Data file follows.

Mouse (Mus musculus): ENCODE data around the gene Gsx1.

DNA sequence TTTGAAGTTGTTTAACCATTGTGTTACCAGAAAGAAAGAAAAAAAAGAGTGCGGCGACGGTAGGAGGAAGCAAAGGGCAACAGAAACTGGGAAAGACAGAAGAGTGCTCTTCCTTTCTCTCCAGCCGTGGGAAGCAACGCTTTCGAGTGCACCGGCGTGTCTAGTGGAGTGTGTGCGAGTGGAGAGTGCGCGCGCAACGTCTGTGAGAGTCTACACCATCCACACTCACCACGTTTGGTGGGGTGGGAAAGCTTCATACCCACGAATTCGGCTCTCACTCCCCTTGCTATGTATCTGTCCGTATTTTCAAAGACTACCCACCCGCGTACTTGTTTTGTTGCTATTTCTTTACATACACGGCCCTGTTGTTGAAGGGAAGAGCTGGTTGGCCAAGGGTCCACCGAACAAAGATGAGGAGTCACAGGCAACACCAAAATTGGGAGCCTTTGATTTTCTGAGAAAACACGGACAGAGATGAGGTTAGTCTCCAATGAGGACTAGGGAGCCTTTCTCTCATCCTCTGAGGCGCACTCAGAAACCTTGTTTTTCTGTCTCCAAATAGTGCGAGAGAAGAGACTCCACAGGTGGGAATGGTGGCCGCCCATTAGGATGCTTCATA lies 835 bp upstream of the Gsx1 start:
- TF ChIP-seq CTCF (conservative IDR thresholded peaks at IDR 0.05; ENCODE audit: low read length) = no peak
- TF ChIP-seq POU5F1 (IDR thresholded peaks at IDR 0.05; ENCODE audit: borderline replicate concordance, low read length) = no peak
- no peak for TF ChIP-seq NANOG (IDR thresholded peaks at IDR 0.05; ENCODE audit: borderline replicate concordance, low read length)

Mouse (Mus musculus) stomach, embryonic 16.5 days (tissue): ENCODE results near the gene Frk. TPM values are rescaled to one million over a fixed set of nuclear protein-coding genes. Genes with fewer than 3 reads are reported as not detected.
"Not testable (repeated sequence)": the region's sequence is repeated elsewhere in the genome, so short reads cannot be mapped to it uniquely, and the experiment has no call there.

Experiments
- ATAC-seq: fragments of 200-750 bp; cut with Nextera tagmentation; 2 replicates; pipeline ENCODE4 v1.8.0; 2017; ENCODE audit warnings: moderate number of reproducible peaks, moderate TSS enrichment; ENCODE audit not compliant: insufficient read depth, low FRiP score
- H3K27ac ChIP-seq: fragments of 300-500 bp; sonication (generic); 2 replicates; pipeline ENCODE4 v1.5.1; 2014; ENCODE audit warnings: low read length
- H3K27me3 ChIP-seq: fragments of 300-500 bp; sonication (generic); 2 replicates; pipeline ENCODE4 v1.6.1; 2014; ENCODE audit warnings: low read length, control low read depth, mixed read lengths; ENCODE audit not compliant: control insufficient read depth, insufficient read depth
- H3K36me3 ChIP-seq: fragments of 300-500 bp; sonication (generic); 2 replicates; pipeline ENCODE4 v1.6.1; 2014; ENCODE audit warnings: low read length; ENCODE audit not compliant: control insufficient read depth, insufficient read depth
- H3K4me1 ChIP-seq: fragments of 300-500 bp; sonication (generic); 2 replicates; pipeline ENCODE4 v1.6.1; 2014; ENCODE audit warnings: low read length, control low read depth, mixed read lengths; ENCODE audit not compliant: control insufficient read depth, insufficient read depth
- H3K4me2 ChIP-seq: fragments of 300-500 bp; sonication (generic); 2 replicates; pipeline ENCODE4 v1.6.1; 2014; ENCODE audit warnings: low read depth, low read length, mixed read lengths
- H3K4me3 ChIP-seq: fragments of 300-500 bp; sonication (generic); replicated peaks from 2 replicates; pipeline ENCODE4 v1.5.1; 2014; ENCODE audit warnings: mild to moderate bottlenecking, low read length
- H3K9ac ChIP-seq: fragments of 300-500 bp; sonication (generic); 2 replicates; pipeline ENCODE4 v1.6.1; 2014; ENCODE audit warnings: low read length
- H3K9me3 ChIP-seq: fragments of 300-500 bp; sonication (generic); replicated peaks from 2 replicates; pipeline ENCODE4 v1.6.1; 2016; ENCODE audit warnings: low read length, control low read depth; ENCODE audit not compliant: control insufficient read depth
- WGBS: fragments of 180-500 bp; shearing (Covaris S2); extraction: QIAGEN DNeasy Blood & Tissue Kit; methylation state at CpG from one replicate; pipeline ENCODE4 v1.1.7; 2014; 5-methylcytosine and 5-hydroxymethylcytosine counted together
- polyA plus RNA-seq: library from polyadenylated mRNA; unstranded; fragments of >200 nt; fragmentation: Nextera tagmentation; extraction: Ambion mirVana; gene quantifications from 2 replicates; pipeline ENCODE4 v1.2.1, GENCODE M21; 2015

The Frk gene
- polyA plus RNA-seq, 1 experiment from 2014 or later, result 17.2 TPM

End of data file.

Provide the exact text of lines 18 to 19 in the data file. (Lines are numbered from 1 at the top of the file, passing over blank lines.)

- WGBS: fragments of 180-500 bp; shearing (Covaris S2); extraction: QIAGEN DNeasy Blood & Tissue Kit; methylation state at CpG from one replicate; pipeline ENCODE4 v1.1.7; 2014; 5-methylcytosine and 5-hydroxymethylcytosine counted together
- polyA plus RNA-seq: library from polyadenylated mRNA; unstranded; fragments of >200 nt; fragmentation: Nextera tagmentation; extraction: Ambion mirVana; gene quantifications from 2 replicates; pipeline ENCODE4 v1.2.1, GENCODE M21; 2015